Header Image

YA Review: Bluebird by Sharon Cameron

Title: Bluebird

Author: Sharon Cameron

Year Published: 2021

Category: YA fiction (historical)
Pages: 464
Rating: 4.5 out of 5

Location (my 2021 Google Reading map)USA (NY, CA) and Germany

Summary (from Amazon): In 1946, Eva leaves behind the rubble of Berlin for the streets of New York City, stepping from the fiery aftermath of one war into another, far colder one, where power is more important than principles, and lies are more plentiful than the truth. Eva holds the key to a deadly secret: Project Bluebird -- a horrific experiment of the concentration camps, capable of tipping the balance of world power. Both the Americans and the Soviets want Bluebird, and it is something that neither should ever be allowed to possess.

But Eva hasn't come to America for secrets or power. She hasn't even come for a new life. She has come to America for one thing: justice. And the Nazi that has escaped its net.

Critically acclaimed author of The Light in Hidden Places Sharon Cameron weaves a taut and affecting thriller ripe with intrigue and romance in this alternately chilling and poignant portrait of the personal betrayals, terrifying injustices, and deadly secrets that seethe beneath the surface in the aftermath of World War II.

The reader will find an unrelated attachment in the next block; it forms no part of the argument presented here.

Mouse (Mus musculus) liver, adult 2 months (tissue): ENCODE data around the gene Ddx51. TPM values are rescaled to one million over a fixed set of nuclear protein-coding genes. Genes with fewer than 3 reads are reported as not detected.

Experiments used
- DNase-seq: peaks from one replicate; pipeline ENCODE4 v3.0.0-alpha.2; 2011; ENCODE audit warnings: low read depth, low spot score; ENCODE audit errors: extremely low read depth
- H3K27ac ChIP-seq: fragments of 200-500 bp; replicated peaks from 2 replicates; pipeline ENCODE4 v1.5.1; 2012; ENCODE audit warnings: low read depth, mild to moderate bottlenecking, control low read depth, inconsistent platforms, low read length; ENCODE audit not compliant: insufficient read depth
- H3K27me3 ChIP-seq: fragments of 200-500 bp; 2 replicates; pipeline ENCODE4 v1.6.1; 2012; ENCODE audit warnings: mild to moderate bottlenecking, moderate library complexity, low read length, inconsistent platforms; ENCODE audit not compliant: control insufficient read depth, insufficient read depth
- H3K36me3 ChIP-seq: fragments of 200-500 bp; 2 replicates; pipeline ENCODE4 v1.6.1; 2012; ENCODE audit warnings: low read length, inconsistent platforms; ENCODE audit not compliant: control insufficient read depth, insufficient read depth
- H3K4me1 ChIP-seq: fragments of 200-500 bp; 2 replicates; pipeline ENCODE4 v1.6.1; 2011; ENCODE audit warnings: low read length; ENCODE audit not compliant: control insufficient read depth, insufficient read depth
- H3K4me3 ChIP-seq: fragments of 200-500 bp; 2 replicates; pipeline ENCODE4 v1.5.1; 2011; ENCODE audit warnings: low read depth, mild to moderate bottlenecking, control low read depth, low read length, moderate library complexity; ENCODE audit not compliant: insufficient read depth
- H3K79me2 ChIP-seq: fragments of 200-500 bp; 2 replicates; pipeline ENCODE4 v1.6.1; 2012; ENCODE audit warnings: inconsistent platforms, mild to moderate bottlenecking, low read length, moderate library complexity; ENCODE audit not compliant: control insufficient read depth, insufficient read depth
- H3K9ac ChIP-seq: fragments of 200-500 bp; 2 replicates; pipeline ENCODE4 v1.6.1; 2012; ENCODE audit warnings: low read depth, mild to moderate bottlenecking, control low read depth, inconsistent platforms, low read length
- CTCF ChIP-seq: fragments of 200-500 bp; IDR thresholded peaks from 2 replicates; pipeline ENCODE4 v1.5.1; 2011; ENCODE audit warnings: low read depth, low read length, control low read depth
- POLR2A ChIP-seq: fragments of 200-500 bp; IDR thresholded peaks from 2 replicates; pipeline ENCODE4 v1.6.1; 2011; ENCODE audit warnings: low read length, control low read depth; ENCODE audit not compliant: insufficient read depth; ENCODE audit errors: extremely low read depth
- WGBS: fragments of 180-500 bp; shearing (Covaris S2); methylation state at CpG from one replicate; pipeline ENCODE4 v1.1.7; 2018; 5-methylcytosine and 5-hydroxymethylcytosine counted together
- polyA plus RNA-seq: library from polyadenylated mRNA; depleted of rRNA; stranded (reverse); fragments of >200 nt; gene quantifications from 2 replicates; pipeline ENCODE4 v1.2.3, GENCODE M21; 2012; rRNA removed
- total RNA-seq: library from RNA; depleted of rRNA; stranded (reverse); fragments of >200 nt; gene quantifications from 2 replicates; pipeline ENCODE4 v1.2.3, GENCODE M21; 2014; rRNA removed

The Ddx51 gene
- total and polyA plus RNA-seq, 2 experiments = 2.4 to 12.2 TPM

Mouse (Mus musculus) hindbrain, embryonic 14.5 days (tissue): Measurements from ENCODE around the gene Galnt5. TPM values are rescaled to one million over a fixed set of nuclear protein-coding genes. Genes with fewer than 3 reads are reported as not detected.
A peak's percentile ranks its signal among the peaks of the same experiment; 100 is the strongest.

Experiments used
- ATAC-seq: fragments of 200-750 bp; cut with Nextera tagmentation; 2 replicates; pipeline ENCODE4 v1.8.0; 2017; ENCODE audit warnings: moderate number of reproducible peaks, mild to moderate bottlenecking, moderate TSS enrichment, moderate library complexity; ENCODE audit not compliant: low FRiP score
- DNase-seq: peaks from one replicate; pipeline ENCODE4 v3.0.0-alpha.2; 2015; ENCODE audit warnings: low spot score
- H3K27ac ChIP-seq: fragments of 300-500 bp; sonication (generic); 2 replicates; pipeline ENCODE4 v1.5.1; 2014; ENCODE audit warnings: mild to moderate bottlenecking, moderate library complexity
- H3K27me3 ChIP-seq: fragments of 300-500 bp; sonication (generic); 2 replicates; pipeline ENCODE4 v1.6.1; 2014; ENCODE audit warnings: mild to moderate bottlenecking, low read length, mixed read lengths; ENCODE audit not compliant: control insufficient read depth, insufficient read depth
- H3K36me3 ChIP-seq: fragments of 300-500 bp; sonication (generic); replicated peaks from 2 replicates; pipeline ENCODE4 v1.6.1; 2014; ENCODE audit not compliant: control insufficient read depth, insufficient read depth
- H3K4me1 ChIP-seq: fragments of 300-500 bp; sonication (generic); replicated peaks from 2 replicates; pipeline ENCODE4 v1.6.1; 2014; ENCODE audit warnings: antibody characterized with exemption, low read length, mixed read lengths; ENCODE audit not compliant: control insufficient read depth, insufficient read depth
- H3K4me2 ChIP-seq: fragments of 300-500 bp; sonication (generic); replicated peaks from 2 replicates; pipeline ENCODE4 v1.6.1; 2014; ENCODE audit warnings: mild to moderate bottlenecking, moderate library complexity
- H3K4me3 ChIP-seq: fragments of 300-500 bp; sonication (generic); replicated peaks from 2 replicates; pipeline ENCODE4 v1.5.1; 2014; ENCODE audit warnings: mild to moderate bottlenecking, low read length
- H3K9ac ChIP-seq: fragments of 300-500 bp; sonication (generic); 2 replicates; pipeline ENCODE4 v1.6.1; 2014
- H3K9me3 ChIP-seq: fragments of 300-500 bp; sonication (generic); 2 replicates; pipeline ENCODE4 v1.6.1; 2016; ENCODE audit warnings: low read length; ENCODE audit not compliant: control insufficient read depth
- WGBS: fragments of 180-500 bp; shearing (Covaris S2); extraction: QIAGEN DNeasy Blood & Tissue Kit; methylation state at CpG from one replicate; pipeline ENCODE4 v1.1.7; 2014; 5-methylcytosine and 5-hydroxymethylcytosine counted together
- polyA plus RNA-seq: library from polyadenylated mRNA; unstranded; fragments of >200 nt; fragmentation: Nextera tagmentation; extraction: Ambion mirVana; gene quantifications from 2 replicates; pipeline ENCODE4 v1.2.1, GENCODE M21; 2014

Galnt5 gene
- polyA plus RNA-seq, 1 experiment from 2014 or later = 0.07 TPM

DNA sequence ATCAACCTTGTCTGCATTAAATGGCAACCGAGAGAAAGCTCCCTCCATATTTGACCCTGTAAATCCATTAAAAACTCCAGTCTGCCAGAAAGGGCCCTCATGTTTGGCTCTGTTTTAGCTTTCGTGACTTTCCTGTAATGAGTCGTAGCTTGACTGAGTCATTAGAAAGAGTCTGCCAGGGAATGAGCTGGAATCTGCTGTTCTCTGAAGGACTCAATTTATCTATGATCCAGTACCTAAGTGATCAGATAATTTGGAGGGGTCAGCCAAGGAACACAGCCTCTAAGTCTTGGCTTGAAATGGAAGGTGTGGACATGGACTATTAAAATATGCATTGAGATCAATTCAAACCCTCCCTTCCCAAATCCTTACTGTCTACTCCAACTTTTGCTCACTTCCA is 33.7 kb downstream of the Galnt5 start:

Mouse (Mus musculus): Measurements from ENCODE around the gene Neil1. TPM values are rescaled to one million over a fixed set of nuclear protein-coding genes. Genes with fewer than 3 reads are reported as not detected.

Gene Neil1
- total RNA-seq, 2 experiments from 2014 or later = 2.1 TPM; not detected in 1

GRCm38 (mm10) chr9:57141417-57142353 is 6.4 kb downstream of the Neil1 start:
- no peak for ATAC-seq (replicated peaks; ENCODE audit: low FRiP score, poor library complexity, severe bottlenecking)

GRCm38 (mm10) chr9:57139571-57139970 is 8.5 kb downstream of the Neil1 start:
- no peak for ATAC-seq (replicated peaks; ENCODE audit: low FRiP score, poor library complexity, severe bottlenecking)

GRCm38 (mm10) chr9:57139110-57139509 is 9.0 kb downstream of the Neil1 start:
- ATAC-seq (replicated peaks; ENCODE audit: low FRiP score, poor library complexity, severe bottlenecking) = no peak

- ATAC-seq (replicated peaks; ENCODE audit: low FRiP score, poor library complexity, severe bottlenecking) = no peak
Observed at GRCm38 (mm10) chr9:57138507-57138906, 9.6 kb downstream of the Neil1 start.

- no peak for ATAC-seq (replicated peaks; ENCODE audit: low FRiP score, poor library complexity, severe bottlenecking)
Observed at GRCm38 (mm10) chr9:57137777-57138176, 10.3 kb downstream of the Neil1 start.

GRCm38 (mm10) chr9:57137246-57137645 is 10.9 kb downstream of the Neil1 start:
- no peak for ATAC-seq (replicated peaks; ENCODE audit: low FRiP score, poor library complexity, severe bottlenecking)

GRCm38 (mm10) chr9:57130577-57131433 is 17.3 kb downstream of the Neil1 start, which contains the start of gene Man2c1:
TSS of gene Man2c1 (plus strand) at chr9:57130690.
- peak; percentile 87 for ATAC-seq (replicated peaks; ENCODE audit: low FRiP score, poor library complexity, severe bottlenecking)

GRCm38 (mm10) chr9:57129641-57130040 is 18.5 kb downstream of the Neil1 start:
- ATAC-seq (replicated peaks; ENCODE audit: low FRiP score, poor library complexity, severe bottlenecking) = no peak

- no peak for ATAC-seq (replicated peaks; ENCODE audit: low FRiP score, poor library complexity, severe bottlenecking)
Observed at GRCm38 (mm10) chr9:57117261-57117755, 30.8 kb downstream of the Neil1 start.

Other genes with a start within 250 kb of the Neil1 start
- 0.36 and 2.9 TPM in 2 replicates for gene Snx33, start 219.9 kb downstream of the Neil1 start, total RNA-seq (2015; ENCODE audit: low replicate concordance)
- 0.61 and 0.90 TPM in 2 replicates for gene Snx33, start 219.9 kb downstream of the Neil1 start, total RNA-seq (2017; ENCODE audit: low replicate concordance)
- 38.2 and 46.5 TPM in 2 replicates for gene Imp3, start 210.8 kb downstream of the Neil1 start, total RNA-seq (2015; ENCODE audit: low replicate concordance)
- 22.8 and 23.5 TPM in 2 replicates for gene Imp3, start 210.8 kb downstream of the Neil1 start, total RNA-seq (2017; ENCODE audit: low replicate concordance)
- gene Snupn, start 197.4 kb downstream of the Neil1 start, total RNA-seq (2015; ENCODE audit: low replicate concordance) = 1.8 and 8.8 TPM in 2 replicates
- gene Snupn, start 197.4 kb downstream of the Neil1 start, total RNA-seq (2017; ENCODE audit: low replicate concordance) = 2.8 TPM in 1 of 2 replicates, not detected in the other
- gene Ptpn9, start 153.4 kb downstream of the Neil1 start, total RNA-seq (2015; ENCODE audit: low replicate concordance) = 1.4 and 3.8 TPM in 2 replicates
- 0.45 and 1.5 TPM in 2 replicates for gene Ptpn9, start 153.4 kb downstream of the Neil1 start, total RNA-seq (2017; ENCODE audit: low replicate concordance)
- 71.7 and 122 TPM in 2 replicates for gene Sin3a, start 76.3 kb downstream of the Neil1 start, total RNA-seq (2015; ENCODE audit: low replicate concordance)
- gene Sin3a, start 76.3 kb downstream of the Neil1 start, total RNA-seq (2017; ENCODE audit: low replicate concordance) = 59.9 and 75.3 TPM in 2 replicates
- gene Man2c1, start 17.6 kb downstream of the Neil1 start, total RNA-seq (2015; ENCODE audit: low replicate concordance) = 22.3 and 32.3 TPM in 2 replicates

Review: I do love good historical fiction and this one came highly recommended. I also got a copy of her book In the Hidden Places, which is also supposed to be excellent.

The book tells two parallel stories at first (so, like a good YA, they merge). I cared about both storylines and was not surprised in the way they come together (can't tell you of course). Inge and Annemarie are privileged girls in Germany during WWII, this is a side of the war we don't often hear. Eva and Brigit are refugees arriving in America a year after the war ends. How will they adjust to life in a new country that is so very different from the one they have experienced?

The characters are flawed people who have experienced trauma that I cannot imagine and when they come to America, they are greeted by people who want to do good, want to help, and who will love them unconditionally, something that both girls need desperately.

In addition to the historical fiction aspect of the book, there are also typical YA elements: a budding romance, trauma in the friendship, and what feels like unrealistic events. How can one young woman have all these experiences? How can she be the center of a major international issue? I was thinking, "this novel is a good. Not great, but good." (I even talked to my daughter about the issues I was having).

Then I got to the end and read the author's After Word. Hold your horses, this book is based on real events! It's all true, especially the most unbelievable parts! Bump this book up in the ratings! The After Word is quite long and Cameron details her research, which is extensive. I learned so much from reading this book, stuff I hadn't heard anything about in all the other WWII books I've read. I even sent my daughter photographs of the After Word I was so impressed and amazed.

Challenges for which this counts: 
  • Children's historical fiction--WWII and post WWII
  • Cloak and Dagger
  • Historical fiction--WWII and post WWII
  • RIP

No comments